Do careers have a future?


At the launch event for a new series of CIPD essays, Future of Careers, Helen Wilkinson founder of Genderquake - among other leading commentators - will share her vision of the future scenario of the career.

She believes that if large organisations don't work to engage talented workers and harness their knowledge and creativity through career structures, the consequences for individuals, organisations and the national economy could be catastrophic.

She says, "If progress isn't made, the dominant work culture will be distrustful and anti-careerist, with individuals no longer having the confidence to look to government or large scale organisations to take care of their career and training needs. The economy will be divided into two parallel business cultures - the culture of large-scale structured organisations and a DIY culture of self-interest".

Wilkinson believes that the people who once aspired to work in a large organisation with a career for life, will by 2050 aspire to membership of the DIY economy - living off their wits and know how, and wholly dependent on themselves. This intelligent group of 'e-lancers', will be sought after as organisations become increasingly dependent on their expertise.

"The knowledge ecology of large organisations, will not help deliver creativity or innovation but will be fragmented and ultimately uncompetitive. The 'e-lancers' will view their large client organisations in self-interested terms, not thinking twice about working for a rival the next day. Knowledge will be consistently leaking out of organisations", argues Wilkinson.

Richard Donkin, journalist and author of Blood, Sweat and Tears: the evolution of work, will also give his prediction for the future of the career. He envisages a world in 2020 where the concept of career has fused more closely with that of lifestyle. Today's world where working lives consist of fixed hours and permanent contracts, will be replaced by annualised hours working, and sector pay agreements. He says, "Full time permanent employment will no longer be the holy grail of the European worker".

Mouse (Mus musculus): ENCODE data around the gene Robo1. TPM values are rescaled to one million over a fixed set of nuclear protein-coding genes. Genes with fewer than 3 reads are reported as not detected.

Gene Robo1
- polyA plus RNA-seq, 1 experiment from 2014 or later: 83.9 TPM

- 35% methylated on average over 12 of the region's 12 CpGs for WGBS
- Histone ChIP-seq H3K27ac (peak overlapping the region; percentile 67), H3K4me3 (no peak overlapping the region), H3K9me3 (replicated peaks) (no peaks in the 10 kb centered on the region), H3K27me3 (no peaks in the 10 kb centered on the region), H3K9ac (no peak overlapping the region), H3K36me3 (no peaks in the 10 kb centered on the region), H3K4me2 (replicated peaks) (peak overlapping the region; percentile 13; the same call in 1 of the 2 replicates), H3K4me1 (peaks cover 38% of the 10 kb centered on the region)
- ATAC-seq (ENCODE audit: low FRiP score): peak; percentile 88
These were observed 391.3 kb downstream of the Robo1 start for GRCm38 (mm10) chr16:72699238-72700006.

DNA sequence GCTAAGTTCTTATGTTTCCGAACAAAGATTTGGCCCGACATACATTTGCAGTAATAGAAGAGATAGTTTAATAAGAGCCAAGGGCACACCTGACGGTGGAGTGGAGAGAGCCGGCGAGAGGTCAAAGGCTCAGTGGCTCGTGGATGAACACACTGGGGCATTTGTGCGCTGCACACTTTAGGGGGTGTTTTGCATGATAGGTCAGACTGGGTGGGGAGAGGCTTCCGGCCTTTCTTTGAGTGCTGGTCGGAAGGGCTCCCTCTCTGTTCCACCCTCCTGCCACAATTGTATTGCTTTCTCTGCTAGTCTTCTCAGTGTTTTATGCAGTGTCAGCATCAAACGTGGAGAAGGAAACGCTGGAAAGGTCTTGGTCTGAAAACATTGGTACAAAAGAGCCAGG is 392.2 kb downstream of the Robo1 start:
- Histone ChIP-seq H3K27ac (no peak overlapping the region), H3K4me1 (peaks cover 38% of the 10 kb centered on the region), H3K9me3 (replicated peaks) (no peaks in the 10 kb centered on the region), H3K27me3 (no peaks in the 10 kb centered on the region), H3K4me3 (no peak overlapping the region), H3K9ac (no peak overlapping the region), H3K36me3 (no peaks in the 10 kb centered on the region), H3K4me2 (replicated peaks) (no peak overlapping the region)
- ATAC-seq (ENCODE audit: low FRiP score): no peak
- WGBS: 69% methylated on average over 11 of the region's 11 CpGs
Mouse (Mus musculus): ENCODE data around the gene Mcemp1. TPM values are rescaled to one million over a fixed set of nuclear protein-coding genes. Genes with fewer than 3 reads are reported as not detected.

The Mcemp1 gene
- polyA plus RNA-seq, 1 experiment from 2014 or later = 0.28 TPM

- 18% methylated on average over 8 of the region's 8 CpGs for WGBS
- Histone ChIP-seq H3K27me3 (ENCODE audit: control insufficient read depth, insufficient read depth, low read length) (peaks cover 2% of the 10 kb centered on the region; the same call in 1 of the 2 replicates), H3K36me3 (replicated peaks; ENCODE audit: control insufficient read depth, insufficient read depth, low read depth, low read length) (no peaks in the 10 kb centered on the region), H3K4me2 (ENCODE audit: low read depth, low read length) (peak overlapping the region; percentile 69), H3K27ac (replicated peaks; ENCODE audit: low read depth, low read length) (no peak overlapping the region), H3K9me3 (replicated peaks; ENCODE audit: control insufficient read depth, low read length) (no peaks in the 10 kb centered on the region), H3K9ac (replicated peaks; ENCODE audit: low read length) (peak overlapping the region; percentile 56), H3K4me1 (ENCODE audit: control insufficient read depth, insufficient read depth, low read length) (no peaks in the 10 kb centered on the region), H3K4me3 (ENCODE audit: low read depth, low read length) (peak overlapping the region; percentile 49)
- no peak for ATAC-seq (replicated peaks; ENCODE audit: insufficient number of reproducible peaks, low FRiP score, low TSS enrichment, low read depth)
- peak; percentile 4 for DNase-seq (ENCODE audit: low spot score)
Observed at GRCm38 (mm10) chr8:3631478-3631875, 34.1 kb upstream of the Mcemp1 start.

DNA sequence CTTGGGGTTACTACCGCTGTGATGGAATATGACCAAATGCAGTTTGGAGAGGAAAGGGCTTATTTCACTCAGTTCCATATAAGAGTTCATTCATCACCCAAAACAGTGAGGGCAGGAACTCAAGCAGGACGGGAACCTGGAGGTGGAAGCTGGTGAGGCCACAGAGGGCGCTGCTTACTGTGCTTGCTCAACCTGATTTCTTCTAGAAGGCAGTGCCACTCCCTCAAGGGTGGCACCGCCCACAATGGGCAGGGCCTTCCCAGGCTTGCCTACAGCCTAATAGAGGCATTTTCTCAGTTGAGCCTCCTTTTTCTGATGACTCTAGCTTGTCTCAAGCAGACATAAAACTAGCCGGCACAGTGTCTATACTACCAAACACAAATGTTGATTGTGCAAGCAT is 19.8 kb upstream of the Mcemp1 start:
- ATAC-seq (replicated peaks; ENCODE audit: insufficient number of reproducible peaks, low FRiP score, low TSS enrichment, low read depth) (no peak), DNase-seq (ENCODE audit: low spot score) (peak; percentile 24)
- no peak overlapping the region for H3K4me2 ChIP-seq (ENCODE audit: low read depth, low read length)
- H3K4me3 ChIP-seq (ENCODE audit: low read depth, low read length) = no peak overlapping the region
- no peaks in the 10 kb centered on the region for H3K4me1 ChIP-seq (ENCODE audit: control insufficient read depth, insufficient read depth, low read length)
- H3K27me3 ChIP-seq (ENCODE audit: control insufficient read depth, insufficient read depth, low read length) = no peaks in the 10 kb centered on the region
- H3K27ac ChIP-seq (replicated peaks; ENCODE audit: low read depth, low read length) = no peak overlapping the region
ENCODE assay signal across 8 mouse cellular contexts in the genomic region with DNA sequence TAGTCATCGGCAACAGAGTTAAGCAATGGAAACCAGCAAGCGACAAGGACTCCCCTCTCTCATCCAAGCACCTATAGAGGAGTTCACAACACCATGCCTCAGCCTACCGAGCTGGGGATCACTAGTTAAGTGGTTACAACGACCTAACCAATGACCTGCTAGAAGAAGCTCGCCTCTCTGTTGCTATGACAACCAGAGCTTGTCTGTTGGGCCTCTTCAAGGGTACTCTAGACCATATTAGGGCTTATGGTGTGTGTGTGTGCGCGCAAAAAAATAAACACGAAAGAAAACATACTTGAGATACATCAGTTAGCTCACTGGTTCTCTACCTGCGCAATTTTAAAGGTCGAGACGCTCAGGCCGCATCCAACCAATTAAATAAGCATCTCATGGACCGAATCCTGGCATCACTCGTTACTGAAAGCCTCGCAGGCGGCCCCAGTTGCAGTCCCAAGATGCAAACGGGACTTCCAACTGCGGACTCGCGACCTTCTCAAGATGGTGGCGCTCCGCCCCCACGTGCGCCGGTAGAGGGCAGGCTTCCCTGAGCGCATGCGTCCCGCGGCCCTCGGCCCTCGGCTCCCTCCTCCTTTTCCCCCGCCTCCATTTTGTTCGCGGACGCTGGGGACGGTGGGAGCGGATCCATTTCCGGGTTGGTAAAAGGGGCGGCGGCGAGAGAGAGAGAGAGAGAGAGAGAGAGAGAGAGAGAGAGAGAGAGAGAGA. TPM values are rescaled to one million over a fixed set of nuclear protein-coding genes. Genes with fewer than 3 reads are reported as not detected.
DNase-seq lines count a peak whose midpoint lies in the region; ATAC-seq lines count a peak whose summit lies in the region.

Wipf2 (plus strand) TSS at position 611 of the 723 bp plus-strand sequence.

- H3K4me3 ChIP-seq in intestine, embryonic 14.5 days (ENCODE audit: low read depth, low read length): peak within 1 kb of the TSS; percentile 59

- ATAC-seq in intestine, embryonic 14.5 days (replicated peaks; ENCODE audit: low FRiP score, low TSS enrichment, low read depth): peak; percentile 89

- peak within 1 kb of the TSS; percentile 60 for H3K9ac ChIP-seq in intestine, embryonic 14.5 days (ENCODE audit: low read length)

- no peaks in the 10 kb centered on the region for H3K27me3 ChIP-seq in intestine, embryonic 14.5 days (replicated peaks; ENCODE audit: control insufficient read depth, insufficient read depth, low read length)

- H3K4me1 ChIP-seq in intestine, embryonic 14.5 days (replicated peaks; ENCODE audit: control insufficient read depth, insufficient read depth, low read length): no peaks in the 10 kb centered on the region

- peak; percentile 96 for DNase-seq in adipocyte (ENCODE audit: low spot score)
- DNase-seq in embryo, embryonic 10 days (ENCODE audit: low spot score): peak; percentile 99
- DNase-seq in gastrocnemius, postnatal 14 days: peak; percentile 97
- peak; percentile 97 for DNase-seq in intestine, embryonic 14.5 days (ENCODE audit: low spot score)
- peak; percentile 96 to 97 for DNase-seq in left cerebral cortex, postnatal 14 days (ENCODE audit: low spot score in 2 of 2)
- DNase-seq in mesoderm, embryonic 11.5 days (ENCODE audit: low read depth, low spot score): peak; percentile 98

He continues, "People will rarely use the word 'career', and when they do it won't be in the singular context used in the 20th century. You will have parallel careers, careers that interlink and careers that end, and new careers that start mid-way through your lifetime. The old career suggested continuity and vocation, the new one is in some cases of limited duration."

Other speakers at the launch and contributors to the report include Ralph Tribe, Vice-President Human Resources at Getty Images; John Mockler, Head of Human Resources, Tate; Wendy Hirsh, independent consultant and researcher and co-author of Planning your Own Career and Bruce Tulgan Founder of Rainmaker Thinking and author of Winning the Talent War and Managing Generation X.

At the launch, Bruce Tulgan, via video, will share what he believes to be the main challenge for employers over the next decade. He says, "Successful organisations in the future will not limit their options and will create more ways to employ people, using a mix of contractors, employees, part timers and some-timers".

The Future of Careers is being launched on Tuesday 28 May 2002 at the Trafalgar Square Hilton, 1330 - 1700 followed by a drinks reception. For a press pass to the event or a copy of the report, please contact Nicola Pierce or e-mail [email protected]